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Genetics. 2000 Jun;155(2):509-22.

Two classes of sir3 mutants enhance the sir1 mutant mating defect and abolish telomeric silencing in Saccharomyces cerevisiae.

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  • 1Department of Biology, University of California, San Diego 92093-0347, USA.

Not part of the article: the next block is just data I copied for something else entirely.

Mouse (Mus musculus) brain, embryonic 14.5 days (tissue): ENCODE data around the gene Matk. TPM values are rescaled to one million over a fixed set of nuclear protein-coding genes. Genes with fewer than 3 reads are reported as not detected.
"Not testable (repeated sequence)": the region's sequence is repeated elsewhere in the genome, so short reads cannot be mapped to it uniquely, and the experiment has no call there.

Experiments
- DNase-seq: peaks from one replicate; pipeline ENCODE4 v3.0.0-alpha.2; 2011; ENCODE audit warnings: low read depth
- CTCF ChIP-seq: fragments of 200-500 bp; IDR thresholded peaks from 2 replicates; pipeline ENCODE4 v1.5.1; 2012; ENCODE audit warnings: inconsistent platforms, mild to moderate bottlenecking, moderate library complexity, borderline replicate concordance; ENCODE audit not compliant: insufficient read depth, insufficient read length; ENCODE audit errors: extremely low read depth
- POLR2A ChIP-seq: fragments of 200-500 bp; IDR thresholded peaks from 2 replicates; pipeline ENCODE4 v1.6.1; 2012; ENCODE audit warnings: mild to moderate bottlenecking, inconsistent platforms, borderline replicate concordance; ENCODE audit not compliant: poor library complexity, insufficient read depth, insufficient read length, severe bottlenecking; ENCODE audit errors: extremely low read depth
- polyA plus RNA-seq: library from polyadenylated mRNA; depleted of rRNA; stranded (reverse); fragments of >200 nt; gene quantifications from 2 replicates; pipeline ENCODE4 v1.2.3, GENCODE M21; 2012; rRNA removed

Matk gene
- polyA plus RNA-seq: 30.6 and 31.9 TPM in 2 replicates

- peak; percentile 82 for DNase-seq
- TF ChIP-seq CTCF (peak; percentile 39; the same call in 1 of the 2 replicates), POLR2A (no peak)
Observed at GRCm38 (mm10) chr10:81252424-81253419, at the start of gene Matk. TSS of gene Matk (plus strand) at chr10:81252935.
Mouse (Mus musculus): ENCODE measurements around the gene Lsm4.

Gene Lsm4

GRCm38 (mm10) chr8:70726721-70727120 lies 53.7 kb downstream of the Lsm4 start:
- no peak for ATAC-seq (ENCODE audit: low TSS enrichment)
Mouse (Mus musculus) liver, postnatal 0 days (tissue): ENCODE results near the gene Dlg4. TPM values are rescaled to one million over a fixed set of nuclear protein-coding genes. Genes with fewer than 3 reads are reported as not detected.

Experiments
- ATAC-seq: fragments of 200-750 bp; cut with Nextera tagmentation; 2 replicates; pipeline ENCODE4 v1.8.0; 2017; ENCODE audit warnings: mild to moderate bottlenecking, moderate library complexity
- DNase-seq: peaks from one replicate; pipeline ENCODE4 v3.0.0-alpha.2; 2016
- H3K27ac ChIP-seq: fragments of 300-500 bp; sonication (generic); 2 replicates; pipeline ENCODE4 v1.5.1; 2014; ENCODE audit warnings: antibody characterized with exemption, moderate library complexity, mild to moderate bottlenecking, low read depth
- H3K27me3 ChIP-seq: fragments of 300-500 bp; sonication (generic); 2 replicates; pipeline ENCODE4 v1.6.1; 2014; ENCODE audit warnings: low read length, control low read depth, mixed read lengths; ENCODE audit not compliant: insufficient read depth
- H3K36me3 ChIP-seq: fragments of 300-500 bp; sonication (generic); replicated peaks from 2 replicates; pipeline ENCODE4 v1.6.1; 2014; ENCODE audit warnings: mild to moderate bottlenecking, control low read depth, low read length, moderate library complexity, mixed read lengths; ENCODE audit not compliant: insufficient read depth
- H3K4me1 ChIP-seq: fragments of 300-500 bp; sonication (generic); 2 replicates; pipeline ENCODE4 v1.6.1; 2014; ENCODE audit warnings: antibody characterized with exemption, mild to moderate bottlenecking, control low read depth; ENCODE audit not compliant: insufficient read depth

Silent information regulators, or Sir proteins, play distinct roles in chromatin-mediated transcriptional control at the silent mating-type loci, telomeres, and within the rDNA repeats of Saccharomyces cerevisiae. An unusual collection of sir3 mutant alleles was identified in a genetic screen for enhancers of the sir1 mutant mating-defective phenotype. These sir3-eso mutants, like the sir1 mutant, exhibit little or no mating defects alone, but the sir1 sir3-eso double mutants are essentially nonmating. All of the sir3-eso mutants are defective in telomeric silencing. In some mutants, this phenotype is suppressed by tethering Sir1p to telomeres; other mutants are dominant for mating and telomeric silencing defects. Additionally, several sir3-eso mutants are nonmating in combination with the nat1 N-terminal acetyltransferase mutant. The temperature-sensitive allele sir3-8 has an eso phenotype at permissive temperature, yet acts as a null allele at restrictive temperature due to loss of sir3-8 protein. Sequence analysis showed that eight of the nine sir3-eso alleles have mutations within the N-terminal region that is highly similar to the DNA replication initiation protein Orc1p. Together, these data reveal modular domains for Sir3p and further define its function in silencing chromatin.

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